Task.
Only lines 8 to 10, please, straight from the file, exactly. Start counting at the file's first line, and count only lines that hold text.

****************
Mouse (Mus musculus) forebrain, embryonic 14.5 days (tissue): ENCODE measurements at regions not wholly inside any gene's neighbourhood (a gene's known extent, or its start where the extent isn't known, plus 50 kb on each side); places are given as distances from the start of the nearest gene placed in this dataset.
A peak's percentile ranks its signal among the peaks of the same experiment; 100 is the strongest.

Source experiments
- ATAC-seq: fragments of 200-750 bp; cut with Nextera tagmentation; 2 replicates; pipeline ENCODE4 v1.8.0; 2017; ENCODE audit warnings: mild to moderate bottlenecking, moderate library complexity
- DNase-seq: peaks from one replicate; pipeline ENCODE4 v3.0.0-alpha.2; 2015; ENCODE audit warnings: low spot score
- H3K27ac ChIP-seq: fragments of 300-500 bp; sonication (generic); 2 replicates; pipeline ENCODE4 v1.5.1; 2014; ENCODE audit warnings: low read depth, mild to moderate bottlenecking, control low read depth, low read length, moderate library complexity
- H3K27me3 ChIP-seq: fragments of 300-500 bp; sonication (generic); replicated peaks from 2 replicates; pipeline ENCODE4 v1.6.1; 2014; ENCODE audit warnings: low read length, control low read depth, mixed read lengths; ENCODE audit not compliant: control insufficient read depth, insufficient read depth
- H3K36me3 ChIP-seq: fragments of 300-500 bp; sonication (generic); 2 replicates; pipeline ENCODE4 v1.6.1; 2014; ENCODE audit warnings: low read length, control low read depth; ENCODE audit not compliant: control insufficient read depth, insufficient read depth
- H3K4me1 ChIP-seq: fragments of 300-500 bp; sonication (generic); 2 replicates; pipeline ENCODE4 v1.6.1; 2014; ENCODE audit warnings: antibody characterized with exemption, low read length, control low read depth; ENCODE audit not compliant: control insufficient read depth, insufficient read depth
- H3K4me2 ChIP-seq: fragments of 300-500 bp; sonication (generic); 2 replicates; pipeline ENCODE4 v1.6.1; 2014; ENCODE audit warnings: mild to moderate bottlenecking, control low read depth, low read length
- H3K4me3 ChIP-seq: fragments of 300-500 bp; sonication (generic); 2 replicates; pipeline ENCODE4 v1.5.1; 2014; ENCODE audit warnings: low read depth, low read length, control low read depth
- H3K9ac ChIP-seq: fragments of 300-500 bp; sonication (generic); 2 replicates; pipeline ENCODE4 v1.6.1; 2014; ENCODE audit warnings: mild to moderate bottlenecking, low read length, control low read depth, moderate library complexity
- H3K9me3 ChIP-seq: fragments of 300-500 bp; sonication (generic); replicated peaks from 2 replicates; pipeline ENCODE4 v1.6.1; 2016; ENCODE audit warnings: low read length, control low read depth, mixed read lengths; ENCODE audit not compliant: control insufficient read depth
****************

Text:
- H3K36me3 ChIP-seq: fragments of 300-500 bp; sonication (generic); 2 replicates; pipeline ENCODE4 v1.6.1; 2014; ENCODE audit warnings: low read length, control low read depth; ENCODE audit not compliant: control insufficient read depth, insufficient read depth
- H3K4me1 ChIP-seq: fragments of 300-500 bp; sonication (generic); 2 replicates; pipeline ENCODE4 v1.6.1; 2014; ENCODE audit warnings: antibody characterized with exemption, low read length, control low read depth; ENCODE audit not compliant: control insufficient read depth, insufficient read depth
- H3K4me2 ChIP-seq: fragments of 300-500 bp; sonication (generic); 2 replicates; pipeline ENCODE4 v1.6.1; 2014; ENCODE audit warnings: mild to moderate bottlenecking, control low read depth, low read length